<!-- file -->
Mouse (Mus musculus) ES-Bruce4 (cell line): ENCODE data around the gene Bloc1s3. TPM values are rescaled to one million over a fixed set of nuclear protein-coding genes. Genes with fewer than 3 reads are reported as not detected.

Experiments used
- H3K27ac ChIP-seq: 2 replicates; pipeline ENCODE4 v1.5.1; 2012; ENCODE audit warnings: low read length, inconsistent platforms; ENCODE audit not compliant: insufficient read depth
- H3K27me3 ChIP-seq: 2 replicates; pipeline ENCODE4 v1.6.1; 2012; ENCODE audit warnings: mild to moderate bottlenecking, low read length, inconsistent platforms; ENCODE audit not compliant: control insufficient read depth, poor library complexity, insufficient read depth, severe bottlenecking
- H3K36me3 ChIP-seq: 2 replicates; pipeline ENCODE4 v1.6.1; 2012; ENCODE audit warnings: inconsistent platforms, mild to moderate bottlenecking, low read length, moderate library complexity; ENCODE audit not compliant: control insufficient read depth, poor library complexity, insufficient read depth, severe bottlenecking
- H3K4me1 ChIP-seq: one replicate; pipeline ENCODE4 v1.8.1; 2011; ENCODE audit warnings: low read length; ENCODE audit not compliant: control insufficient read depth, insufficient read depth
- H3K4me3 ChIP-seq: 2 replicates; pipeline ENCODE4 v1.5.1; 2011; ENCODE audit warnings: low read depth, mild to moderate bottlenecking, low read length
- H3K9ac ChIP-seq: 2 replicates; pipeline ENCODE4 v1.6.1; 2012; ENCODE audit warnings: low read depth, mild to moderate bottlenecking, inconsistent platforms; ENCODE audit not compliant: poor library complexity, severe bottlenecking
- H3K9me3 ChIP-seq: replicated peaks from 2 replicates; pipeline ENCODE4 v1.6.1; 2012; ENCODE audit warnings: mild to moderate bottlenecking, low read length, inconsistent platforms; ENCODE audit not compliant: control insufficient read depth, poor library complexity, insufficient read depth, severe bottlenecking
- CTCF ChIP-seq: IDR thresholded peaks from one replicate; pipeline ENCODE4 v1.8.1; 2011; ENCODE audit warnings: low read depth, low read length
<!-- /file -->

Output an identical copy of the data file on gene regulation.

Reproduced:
Mouse (Mus musculus) ES-Bruce4 (cell line): ENCODE data around the gene Bloc1s3. TPM values are rescaled to one million over a fixed set of nuclear protein-coding genes. Genes with fewer than 3 reads are reported as not detected.

Experiments used
- H3K27ac ChIP-seq: 2 replicates; pipeline ENCODE4 v1.5.1; 2012; ENCODE audit warnings: low read length, inconsistent platforms; ENCODE audit not compliant: insufficient read depth
- H3K27me3 ChIP-seq: 2 replicates; pipeline ENCODE4 v1.6.1; 2012; ENCODE audit warnings: mild to moderate bottlenecking, low read length, inconsistent platforms; ENCODE audit not compliant: control insufficient read depth, poor library complexity, insufficient read depth, severe bottlenecking
- H3K36me3 ChIP-seq: 2 replicates; pipeline ENCODE4 v1.6.1; 2012; ENCODE audit warnings: inconsistent platforms, mild to moderate bottlenecking, low read length, moderate library complexity; ENCODE audit not compliant: control insufficient read depth, poor library complexity, insufficient read depth, severe bottlenecking
- H3K4me1 ChIP-seq: one replicate; pipeline ENCODE4 v1.8.1; 2011; ENCODE audit warnings: low read length; ENCODE audit not compliant: control insufficient read depth, insufficient read depth
- H3K4me3 ChIP-seq: 2 replicates; pipeline ENCODE4 v1.5.1; 2011; ENCODE audit warnings: low read depth, mild to moderate bottlenecking, low read length
- H3K9ac ChIP-seq: 2 replicates; pipeline ENCODE4 v1.6.1; 2012; ENCODE audit warnings: low read depth, mild to moderate bottlenecking, inconsistent platforms; ENCODE audit not compliant: poor library complexity, severe bottlenecking
- H3K9me3 ChIP-seq: replicated peaks from 2 replicates; pipeline ENCODE4 v1.6.1; 2012; ENCODE audit warnings: mild to moderate bottlenecking, low read length, inconsistent platforms; ENCODE audit not compliant: control insufficient read depth, poor library complexity, insufficient read depth, severe bottlenecking
- CTCF ChIP-seq: IDR thresholded peaks from one replicate; pipeline ENCODE4 v1.8.1; 2011; ENCODE audit warnings: low read depth, low read length